Biden Says ‘Very Slight Recession’ Possible, Though He Doesn’t Anticipate It
President Joe Biden admitted on Tuesday there’s a possibility a “very slight recession” could happen in the near future, though he reiterated that he doesn’t believe it will actually happen in the United States.
In an interview aired on “CNN Tonight,” Biden said Americans shouldn’t be afraid amid growing risk and fear of a global recession, arguing the United States is “in a better position” economically than any other major country in the world.
“Look, they’ve been saying this now how—every six months, they say this. Every six months, they look down at the next six months and say what’s going to happen. It hasn’t happened yet. It hasn’t—there has—there’s no guarantee that there’s going to be a—I don’t think there will be a recession,” the president said, adding that if there’ll be one, “it’ll be a very slight recession—that is, we’ll move down slightly.”
Biden was responding to a question by CNN’s Jake Tapper, who asked the president if Americans should prepare for a recession following JPMorgan Chase CEO Jamie Dimon’s recent warning that the United States is likely going to head into recession territory in the next six to nine months.
“Look, think about what’s happened. We have done more—we are in a better position than any other major country in the world, economically and politically,” Biden said, further explaining that his $1.9 trillion “American Rescue Plan,” which was the fiscal stimulus and COVID-19 relief package, as well as the Democrats’ “Inflation Reduction Act,” have helped position the economy and reduce inflation.
“Look what we’ve got done,” Biden boasted. “We passed so much legislation that significantly makes a point … I mean, there’s so much that’s been accomplished that the idea that there’s something—there’s an automaticity to recession is just not there. They keep—they’ve been predicting this off and on.”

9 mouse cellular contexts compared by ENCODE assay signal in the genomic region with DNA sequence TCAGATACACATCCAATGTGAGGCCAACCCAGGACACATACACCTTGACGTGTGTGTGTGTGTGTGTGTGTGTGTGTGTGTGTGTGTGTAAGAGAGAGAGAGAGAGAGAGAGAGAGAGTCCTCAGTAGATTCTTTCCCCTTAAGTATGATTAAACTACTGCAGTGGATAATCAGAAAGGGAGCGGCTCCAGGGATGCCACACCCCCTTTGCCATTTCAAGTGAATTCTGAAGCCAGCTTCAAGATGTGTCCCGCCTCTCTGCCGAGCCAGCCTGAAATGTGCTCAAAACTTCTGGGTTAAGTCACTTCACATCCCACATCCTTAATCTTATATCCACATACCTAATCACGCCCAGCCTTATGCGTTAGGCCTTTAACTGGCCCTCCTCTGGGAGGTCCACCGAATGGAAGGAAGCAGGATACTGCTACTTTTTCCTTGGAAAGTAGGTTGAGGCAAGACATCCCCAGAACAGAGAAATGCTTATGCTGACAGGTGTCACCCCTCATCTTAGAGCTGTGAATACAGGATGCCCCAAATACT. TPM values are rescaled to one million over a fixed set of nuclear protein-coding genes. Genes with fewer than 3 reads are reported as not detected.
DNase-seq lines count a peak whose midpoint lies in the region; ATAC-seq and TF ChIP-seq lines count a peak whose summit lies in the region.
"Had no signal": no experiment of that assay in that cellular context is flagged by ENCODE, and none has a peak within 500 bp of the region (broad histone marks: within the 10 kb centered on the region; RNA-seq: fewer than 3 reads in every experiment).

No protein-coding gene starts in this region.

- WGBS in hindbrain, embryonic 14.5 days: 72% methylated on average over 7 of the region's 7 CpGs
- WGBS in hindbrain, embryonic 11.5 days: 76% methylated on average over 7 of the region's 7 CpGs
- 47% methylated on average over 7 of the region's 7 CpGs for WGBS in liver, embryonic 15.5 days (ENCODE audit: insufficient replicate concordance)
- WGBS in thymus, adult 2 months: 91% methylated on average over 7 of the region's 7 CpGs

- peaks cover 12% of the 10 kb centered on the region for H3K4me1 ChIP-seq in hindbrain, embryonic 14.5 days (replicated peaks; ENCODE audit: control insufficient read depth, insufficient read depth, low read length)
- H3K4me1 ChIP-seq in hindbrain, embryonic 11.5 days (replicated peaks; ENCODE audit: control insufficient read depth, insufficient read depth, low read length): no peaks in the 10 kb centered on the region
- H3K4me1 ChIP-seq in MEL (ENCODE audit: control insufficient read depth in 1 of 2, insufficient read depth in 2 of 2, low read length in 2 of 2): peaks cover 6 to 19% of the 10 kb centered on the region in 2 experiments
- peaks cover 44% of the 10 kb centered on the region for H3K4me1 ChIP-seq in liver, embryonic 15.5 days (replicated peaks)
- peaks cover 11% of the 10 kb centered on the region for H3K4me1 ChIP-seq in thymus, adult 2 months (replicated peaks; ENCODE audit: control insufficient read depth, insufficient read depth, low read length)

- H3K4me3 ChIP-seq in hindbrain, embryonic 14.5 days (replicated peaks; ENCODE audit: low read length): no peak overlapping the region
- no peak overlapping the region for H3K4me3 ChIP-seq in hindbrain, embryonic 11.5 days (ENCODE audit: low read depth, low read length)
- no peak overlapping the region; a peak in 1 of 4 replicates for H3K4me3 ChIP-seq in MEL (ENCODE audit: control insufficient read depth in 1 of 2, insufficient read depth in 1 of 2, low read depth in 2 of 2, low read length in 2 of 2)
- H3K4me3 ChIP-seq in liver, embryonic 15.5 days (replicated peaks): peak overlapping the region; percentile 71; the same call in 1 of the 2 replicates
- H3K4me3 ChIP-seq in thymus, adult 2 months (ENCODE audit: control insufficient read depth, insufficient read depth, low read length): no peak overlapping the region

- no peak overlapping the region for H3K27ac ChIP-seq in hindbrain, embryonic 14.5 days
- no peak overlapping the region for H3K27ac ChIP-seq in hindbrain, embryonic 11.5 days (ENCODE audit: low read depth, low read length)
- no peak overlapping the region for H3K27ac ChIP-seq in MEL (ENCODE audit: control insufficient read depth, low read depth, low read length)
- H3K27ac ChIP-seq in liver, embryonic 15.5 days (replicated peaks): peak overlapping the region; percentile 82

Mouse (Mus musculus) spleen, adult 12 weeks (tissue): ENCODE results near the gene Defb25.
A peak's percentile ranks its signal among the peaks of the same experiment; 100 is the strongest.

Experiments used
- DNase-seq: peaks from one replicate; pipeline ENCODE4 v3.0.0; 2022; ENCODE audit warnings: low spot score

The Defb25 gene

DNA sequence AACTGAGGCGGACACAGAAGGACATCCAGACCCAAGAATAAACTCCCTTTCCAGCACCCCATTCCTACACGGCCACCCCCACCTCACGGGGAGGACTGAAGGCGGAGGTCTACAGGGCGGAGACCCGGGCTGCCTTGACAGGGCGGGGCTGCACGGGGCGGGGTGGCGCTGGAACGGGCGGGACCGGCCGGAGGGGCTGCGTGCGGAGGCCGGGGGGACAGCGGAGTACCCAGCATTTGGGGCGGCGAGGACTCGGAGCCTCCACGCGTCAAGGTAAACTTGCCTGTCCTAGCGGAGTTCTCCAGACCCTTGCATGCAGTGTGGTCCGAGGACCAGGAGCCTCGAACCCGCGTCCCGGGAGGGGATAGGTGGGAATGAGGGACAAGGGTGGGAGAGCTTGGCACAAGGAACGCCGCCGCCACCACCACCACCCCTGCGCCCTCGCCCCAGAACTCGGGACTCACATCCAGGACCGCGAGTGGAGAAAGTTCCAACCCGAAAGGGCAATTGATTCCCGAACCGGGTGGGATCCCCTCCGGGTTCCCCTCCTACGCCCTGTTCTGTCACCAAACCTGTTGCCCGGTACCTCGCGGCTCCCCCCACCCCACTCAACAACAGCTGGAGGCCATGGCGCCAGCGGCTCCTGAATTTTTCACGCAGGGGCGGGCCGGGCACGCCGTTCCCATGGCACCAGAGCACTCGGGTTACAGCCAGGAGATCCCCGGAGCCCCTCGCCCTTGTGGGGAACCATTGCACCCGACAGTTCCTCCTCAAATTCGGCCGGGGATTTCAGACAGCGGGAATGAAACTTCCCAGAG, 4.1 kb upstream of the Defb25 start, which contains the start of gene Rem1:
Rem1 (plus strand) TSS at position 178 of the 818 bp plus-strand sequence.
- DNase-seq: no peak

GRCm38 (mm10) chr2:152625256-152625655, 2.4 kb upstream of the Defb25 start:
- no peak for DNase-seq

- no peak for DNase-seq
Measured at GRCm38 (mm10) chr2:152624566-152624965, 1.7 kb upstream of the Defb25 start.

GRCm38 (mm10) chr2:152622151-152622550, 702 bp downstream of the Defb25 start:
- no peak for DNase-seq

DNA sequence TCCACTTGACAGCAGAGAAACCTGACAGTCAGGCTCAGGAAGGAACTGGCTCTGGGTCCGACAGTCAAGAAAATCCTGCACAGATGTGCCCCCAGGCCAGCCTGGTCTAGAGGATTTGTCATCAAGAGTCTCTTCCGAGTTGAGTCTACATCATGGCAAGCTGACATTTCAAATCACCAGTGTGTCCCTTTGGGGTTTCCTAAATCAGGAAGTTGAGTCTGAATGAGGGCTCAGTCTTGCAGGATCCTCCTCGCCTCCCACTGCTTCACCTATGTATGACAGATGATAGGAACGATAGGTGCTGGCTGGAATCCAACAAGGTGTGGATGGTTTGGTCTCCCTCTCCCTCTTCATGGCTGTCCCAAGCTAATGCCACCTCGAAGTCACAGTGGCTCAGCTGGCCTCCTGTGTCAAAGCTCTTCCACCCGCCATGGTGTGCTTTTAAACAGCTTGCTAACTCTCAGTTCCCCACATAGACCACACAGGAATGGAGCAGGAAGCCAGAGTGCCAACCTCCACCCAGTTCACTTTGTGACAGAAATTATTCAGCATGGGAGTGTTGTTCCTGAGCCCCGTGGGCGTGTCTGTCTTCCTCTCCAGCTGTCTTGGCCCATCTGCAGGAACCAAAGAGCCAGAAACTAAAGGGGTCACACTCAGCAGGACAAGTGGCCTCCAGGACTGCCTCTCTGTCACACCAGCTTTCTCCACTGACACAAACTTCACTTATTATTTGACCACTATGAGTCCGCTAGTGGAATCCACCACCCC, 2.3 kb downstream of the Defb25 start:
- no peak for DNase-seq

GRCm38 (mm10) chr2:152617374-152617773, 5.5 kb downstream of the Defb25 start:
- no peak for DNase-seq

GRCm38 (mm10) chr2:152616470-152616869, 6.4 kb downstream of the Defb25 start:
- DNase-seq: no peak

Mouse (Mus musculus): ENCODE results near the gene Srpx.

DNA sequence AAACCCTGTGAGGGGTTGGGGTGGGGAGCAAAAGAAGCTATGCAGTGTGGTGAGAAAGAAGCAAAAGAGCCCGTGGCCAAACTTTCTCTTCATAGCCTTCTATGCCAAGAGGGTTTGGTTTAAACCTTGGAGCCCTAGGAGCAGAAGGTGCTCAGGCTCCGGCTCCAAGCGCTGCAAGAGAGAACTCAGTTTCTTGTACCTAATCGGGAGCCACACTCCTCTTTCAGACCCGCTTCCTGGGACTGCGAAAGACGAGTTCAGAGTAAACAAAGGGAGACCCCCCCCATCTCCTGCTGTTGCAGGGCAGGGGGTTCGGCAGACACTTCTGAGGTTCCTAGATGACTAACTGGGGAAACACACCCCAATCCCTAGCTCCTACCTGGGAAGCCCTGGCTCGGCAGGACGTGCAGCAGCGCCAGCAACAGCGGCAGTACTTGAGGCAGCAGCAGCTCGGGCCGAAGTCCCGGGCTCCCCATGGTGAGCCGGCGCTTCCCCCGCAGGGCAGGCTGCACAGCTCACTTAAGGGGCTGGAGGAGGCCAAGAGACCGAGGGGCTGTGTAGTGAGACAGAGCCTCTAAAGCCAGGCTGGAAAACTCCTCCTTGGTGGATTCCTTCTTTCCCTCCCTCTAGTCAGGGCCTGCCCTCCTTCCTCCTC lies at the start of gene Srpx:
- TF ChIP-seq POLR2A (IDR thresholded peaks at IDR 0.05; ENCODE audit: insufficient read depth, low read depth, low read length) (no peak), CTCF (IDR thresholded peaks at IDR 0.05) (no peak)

Biden’s prediction is in contrast with many investors, economists, and banks, who’ve recently warned that a recession in the United States is unavoidable—and that it could be worse than a “normal” recession.
Oil slid more than 2 percent on Tuesday, a day after World Bank President David Malpass and International Monetary Fund Managing Director Kristalina Georgieva issued dire warnings about the growing risk of global recession, noting that inflation remains a continuing problem.
“There’s a risk and real danger of a world recession next year,” Malpass said, kicking off the Monday discussion. He cited slowing economic growth in advanced economies and currency depreciation in many developing countries.
Debt levels are becoming increasingly burdensome in developing countries as their currencies depreciate, Malpass said, adding that “inflation is still a major problem for everyone, but especially for the poor.”
Poverty levels have soared across the globe, Malpass said, noting a “very concerning” 4 percent reduction in the median income.
The World Bank’s latest poverty report estimates that about 70 million people were pushed into extreme poverty in 2020, the biggest one-year increase since the agency started tracking prosperity levels in 1990.
Tom Ozimek contributed to this report.
From NTD News